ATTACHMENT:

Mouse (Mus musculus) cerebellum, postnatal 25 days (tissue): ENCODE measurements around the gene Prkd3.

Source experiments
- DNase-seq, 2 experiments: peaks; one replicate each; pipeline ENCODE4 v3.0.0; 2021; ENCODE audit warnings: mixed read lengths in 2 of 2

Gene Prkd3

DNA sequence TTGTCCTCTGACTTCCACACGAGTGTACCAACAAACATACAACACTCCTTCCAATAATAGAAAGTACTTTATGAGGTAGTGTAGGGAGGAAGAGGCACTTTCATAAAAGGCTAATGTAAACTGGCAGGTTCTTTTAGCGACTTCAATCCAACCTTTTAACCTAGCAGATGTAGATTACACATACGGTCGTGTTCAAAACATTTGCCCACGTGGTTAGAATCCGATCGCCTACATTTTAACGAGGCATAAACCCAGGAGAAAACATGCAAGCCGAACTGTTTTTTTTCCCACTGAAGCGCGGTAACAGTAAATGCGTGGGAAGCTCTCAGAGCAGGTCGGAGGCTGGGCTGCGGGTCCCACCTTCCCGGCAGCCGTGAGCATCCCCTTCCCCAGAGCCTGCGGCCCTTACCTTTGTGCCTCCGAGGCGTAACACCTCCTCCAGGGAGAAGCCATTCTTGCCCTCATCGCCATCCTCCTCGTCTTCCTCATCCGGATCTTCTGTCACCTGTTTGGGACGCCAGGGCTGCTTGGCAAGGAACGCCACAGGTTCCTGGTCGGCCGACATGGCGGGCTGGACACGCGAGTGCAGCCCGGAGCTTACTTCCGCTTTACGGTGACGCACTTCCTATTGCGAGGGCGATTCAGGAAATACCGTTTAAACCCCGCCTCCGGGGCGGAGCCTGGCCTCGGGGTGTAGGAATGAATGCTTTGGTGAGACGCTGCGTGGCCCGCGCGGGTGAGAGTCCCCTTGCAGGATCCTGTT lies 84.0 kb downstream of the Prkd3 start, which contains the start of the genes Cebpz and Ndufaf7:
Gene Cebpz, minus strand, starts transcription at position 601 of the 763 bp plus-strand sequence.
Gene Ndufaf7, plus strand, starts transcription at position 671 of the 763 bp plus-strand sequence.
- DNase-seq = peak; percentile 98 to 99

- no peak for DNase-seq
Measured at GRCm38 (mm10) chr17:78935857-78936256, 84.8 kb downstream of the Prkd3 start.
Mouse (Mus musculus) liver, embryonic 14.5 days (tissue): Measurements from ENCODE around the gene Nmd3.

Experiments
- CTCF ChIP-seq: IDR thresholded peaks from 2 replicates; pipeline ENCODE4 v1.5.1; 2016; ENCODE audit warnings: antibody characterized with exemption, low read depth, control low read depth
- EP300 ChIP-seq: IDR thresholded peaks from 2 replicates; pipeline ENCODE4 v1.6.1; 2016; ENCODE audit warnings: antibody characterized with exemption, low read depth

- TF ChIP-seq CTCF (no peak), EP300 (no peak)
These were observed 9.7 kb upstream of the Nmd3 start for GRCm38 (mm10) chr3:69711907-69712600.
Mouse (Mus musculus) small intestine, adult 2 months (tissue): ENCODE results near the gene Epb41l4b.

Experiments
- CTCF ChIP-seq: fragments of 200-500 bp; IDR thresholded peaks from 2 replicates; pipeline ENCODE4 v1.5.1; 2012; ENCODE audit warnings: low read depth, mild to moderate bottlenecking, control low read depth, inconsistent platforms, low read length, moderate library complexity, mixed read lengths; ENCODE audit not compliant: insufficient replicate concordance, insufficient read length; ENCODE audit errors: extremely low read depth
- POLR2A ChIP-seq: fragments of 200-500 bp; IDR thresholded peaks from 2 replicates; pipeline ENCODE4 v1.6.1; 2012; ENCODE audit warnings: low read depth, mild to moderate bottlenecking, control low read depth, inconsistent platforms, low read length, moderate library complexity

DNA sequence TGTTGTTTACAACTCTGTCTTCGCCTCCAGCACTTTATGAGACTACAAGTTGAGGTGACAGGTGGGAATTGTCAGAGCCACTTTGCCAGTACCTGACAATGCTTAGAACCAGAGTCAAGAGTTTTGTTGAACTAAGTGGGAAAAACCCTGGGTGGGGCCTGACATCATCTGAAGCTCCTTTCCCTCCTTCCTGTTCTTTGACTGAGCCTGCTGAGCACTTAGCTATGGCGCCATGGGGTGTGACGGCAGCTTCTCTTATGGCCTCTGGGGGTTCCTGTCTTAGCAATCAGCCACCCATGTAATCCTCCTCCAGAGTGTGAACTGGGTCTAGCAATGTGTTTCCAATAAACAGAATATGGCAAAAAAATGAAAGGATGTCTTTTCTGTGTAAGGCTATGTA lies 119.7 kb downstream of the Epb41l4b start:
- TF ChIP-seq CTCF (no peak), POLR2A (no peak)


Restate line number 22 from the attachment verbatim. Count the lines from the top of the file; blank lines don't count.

- TF ChIP-seq CTCF (no peak), POLR2A (no peak)